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Album Review: Illuminate
Emilee Hartley
Cover image of the album Illuminate by Emilee Hartley
Illuminate
Emilee Hartley
2017 / Emilee Hartley
49 minutes
Review by Kathy Parsons
Illuminate is the debut album by pianist/composer Emilee Hartley. The fourteen piano solos on the album were composed in a very classical style yet communicate a contemporary sensibility that is warm, expressive and accessible. A Colorado native, Hartley started taking piano lessons at the age of four and won first place in the Colorado State Competition four different times. She also won “Best Piano Piece by a Female Composer” at a competition at Mesa State University. It is interesting to note that Hartley was also a competitive gymnast and now coaches a girls gymnastics team. Writing music is her biggest passion, however, and she explains the origins of the music as well as the album’s title: “I selected my favorite pieces from the last few years to create an album, and realized that many of the best pieces I've written have been nature scenes dominated by light. So I named it Illuminate, not only because many of these works have to do with the concept of light, but because I hope that my music, especially on my debut album, is a beacon of light and encouragement to its listeners.” The album was recorded at Piano Haven Studios on a Shigeru Kawai grand piano and engineered by Joe Bongiorno. As always, the piano sound is gorgeous.

Illuminate begins with “Raindrops On the Lake,” a wonderful musical description of a gentle rain falling on a quiet body of water. Lightly percussive over a smooth shimmering sound, it’s an intriguing and welcoming start! “Prelude to Dusk” is smooth and relaxed - a perfect piece for winding down after a busy day. “Shimmers” picks up the tempo a bit with a rolling/flowing accompaniment supporting a simple but gorgeous melody - a favorite! “The Unicorn (Enchanted Forest)” tells a graceful, magical story. “Lunae” is another favorite and reminds me a bit of some of Mendelssohn’s “Songs Without Words.” Light and gently flowing, it paints a peaceful picture of moonlight perhaps over a pond or the ocean. “The Abandoned Castle” shows us a little different side of Hartley’s composing. Much darker and heavier at the beginning, it’s easy to imagine a huge castle in the middle of nowhere, suffering the ravages of years of neglect. The second movement seems to recount the glory days of feasts and dancing in the massive halls of the castle. The final movement is more majestic and powerful - a fascinating story! “Morning Twilight” is lighter than air, dancing on the piano keys with joyful abandon and a feeling of carefree innocence. I hear hints of Beethoven in “Amare,” a buoyant tribute to love. I really like the dramatic changes in “Turning Of Time.” Sometimes swiftly flowing, it slows and becomes lyrical, dark, energetic, quiet and other qualities of the passage of time. “A Night of Winter” is absolutely icy, but is also peaceful, sparkling and very beautiful. It becomes more dynamic and dramatic in the second half of the piece, but is always beyond beautiful. “Journey” closes the album with the piece Hartley won the award for at Mesa State University. Stately and very classical, it tells an elegant story of adventure and travel to distant places - a great ending to an excellent first album!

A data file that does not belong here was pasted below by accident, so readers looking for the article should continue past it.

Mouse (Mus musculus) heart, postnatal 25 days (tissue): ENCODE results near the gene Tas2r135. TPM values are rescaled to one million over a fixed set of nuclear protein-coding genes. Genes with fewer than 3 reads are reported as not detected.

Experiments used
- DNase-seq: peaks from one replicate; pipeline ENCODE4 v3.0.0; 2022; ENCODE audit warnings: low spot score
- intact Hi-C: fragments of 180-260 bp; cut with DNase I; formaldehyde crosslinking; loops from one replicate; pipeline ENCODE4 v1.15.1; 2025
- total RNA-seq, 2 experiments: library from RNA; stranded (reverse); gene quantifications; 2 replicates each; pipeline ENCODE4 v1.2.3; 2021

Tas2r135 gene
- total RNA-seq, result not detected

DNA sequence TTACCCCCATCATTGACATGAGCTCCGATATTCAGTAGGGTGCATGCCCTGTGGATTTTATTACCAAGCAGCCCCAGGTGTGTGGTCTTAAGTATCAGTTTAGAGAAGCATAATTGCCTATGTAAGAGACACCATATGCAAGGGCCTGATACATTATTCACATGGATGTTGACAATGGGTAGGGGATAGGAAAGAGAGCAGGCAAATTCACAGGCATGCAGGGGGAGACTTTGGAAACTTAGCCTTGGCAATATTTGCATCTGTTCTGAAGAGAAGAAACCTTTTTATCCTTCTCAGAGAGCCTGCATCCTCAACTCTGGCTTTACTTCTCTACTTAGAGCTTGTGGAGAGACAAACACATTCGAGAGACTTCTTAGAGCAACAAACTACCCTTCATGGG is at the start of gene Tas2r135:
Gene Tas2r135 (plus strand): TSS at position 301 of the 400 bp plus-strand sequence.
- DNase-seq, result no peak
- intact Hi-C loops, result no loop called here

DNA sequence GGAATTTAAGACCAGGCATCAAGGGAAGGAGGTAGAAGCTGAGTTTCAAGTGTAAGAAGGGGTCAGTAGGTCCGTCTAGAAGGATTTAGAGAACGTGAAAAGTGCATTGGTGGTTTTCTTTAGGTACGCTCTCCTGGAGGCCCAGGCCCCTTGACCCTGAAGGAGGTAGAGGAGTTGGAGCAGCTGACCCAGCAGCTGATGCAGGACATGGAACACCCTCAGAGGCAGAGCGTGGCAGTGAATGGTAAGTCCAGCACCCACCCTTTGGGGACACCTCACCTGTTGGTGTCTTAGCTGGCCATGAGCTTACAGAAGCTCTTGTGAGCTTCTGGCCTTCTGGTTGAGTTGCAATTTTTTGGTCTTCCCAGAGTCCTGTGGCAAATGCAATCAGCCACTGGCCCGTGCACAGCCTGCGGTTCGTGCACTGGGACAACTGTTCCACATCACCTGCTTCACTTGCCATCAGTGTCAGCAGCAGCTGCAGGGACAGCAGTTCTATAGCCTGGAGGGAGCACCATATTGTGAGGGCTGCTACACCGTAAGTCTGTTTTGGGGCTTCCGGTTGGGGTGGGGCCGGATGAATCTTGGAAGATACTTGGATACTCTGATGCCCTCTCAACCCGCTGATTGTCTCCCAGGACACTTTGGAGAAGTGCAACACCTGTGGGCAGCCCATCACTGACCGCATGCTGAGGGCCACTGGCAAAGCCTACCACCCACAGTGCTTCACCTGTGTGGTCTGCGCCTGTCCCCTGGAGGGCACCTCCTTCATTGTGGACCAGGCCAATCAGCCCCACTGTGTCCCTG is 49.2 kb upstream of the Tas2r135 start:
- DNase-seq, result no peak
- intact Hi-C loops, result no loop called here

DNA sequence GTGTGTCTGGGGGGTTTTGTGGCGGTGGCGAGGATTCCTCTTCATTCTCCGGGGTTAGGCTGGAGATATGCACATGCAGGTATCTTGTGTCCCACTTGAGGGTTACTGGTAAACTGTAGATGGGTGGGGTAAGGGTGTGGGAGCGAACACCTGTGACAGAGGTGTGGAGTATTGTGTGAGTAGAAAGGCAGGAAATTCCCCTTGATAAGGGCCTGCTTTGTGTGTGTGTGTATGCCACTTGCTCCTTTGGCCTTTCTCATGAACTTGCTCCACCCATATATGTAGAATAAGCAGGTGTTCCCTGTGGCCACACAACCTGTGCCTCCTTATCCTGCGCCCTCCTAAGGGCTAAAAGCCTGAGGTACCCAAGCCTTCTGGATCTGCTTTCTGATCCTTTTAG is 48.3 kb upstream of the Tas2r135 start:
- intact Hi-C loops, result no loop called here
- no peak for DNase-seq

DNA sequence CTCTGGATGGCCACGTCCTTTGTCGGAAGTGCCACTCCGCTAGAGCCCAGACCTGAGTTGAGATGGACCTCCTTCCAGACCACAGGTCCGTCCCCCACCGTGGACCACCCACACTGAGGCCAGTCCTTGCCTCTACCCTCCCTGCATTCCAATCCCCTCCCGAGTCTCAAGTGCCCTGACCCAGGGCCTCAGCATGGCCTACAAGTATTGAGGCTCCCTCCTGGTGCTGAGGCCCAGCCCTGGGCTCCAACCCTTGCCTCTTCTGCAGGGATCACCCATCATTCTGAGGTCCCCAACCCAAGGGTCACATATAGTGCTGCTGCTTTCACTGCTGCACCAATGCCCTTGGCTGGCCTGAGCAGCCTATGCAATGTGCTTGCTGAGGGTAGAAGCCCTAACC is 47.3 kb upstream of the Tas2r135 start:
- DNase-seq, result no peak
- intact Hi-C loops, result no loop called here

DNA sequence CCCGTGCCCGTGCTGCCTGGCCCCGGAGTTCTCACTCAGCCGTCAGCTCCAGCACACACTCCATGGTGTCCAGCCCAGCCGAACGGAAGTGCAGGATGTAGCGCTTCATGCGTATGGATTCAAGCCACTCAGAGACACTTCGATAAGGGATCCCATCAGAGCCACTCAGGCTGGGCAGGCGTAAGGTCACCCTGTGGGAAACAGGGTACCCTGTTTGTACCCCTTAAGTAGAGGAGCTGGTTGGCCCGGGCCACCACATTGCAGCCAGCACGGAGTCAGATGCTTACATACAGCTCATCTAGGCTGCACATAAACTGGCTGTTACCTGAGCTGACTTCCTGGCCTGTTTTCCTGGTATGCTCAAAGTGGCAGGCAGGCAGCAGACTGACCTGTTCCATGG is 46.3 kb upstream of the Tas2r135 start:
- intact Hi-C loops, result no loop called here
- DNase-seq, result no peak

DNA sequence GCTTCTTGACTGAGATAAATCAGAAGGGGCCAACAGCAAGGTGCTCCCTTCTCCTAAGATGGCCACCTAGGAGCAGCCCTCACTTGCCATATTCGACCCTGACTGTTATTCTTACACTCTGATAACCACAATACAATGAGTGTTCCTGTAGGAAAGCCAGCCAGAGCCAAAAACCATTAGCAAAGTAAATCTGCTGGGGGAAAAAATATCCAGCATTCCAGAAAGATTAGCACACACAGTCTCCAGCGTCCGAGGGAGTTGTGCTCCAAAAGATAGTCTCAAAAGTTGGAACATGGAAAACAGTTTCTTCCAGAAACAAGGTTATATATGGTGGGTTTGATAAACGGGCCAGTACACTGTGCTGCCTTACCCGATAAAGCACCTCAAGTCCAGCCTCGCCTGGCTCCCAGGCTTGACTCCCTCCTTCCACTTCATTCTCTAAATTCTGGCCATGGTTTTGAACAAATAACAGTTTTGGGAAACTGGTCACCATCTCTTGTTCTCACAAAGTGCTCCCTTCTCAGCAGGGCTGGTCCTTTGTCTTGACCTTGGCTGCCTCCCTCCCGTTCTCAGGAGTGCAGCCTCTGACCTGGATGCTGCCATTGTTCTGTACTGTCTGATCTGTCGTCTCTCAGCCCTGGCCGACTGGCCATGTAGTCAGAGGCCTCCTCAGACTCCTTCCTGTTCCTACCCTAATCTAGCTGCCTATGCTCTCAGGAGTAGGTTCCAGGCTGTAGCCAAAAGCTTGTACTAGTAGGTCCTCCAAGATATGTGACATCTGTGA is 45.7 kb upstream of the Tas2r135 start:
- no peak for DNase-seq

Emilee Hartley is off to a very promising start with Illuminate and I’ll be looking forward to future recordings from her! The album is available from EmileeHartley.com, Amazon, iTunes and CD Baby. Recommended!
February 7, 2018
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